Race Report: Surf the Murph 25K

This year was the 10th annual Surf the Murph races at Murphy-Hanrehan Park down in Savage, MN. All the way back in 2015, Surf the Murph was my very first 50K and ultramarathon race. Despite the fact that I’m not in love with the course, we’ve managed to make our way back every year since. In 2016 we signed up for the 50K, but only did one loop and decided to step down to the 25K. Then last year and this year we’ve simply elected to do the 25K and call it good. This year in particular required us to do a shorter distance, because my wife’s little brother was getting married that afternoon and I was the officiant!

We arrived to the park much earlier than we needed to for an 8am start, but parking at Surf can be a challenge. We decided to get there before the 50Kers launched, find a spot, and take a nap before we had to begin. The air was cold, in the mid-30s, but the real issue was the wind. It was blowing around 27mph with even quicker gusts. I chose to do two layers when I dressed, but then seeing the wind, I make a decision to toss on my sweat jacket. I needed something to add a layer of wind blockage for times when I’d be out on the prairie sections. The added layer made some of the forest sections a bit warm, but every time I hit an exposed path, I was grateful for the wind block. In future, I think I’d do well to pick up a small Houdini shell, or something similar to act as a wind block.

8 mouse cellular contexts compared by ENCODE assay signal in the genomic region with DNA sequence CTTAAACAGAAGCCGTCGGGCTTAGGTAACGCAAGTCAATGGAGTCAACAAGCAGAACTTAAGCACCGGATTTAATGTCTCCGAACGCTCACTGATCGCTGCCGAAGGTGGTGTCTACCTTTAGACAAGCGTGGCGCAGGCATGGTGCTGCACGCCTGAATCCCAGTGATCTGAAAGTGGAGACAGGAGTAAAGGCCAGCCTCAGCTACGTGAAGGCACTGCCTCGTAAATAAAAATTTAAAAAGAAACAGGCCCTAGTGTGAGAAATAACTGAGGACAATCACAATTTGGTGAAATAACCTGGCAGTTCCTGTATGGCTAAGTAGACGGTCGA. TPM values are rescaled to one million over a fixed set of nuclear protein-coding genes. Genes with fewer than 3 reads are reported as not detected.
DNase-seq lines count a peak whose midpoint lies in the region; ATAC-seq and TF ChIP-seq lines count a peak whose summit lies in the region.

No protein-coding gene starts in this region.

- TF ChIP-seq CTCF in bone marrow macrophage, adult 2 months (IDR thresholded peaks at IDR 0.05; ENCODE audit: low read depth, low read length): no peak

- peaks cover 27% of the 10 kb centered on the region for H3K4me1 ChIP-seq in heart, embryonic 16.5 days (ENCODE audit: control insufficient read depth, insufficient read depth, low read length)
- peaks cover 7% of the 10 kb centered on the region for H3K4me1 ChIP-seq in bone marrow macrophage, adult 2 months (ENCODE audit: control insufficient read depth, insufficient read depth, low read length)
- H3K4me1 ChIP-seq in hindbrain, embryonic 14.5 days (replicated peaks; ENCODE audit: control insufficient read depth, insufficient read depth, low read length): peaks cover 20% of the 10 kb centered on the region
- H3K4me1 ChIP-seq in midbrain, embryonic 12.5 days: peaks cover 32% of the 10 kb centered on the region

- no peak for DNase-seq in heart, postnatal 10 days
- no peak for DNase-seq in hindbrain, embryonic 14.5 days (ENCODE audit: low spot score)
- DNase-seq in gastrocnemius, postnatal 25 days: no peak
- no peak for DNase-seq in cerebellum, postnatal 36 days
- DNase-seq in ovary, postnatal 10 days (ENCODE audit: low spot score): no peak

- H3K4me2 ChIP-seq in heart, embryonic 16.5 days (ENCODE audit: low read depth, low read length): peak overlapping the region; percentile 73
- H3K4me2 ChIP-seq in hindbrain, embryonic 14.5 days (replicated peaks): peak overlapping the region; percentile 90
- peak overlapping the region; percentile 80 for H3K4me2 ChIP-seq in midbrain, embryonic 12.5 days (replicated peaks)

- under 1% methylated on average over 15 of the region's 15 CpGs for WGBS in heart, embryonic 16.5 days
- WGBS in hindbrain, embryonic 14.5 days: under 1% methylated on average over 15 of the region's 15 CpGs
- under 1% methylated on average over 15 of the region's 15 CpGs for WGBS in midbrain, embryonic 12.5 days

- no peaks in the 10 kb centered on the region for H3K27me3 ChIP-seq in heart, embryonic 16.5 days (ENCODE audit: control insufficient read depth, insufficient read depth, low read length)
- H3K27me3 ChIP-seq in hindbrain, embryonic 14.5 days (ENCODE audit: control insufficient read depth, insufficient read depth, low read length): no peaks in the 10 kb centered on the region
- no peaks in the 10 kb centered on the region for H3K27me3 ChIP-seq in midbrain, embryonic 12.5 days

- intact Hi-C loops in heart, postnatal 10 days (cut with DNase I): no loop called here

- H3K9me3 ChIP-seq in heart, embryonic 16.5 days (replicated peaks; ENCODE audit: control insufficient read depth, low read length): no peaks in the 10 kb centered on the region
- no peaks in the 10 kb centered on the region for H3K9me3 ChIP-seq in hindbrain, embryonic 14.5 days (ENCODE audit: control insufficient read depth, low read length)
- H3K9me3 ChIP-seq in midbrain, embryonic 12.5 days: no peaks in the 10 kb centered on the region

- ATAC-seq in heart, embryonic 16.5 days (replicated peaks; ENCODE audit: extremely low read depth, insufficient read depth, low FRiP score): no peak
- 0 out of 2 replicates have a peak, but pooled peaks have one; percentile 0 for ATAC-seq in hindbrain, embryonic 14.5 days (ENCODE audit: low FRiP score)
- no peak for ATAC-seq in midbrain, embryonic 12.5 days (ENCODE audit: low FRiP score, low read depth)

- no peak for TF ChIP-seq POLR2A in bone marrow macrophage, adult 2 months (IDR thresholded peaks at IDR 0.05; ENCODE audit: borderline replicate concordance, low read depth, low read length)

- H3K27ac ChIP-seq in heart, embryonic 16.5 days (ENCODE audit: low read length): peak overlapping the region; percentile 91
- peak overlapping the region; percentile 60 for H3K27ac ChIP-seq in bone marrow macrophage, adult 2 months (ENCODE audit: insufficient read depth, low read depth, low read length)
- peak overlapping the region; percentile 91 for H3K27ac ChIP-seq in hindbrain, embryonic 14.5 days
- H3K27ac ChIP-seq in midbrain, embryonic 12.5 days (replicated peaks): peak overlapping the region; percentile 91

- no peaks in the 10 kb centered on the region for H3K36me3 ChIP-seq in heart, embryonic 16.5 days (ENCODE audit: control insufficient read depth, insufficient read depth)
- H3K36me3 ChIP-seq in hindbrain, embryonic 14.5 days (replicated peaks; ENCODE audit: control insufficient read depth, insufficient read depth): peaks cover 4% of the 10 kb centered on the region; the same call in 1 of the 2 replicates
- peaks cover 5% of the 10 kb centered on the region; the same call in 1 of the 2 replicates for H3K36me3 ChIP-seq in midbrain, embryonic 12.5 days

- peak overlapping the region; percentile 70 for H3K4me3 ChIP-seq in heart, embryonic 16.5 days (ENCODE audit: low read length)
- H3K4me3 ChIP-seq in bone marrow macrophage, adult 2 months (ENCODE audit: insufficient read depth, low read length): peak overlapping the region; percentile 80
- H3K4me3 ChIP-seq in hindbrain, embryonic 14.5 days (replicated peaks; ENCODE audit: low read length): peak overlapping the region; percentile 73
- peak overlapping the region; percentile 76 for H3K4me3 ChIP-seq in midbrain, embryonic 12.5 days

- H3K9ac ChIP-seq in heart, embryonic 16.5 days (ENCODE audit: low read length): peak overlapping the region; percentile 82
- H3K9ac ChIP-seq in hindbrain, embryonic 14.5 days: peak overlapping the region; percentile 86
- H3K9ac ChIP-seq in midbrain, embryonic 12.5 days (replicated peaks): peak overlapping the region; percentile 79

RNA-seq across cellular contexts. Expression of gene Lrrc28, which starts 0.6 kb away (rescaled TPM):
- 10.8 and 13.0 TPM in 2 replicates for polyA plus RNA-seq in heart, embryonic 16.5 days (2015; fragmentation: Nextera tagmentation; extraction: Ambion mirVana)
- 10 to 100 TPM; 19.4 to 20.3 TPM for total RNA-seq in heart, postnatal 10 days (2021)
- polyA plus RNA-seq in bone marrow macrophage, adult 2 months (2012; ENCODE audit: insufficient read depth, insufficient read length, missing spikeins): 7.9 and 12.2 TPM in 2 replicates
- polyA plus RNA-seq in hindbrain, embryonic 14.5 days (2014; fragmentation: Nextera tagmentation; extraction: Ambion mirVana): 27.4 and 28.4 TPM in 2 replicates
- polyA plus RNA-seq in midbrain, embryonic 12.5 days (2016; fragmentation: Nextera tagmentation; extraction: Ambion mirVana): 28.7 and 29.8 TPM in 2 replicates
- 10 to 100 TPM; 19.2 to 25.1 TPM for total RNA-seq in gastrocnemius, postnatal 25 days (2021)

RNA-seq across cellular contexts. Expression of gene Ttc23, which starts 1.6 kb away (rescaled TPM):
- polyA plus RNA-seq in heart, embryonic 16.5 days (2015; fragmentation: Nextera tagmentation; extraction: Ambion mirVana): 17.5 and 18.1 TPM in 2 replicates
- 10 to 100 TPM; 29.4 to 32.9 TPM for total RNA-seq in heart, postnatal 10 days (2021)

The first part of the course is quite hilly, which means that I get out of the blocks much slower than I would on other courses that have a warm-up section. In addition, I’ve been dealing with a flare-up of my general anxiety disorder this past 2 weeks, and it’s made me feel like crap a lot. I’ve talked a bit about anxiety here before, and once again I can affirm that it sucks. Strange sensations all over your body that come and go (and make you think you’re having a heart attack), along with a general sense of dread, really impede your ability to focus on putting in a good race.

Despite all of this, I made it to the first aid station feeling OK, and proceeded to start the Triple Hills (it’s just like it sounds, and they suck). In this section my wife Lisa caught up to me and we spent a bit of time together before I got a little bit of energy and moved on ahead to the horse camp aid station. I blew through the second aid station as quick as I could and started on the next section which is the first of the prairie areas. My wife caught me again, and it was then that I was probably at my lowest point. As we walked a bit together I contemplated quitting. I knew that if I couldn’t keep up with my wife, that it would be best for me to just stop. Especially considering our time crunch that we were under for the wedding later.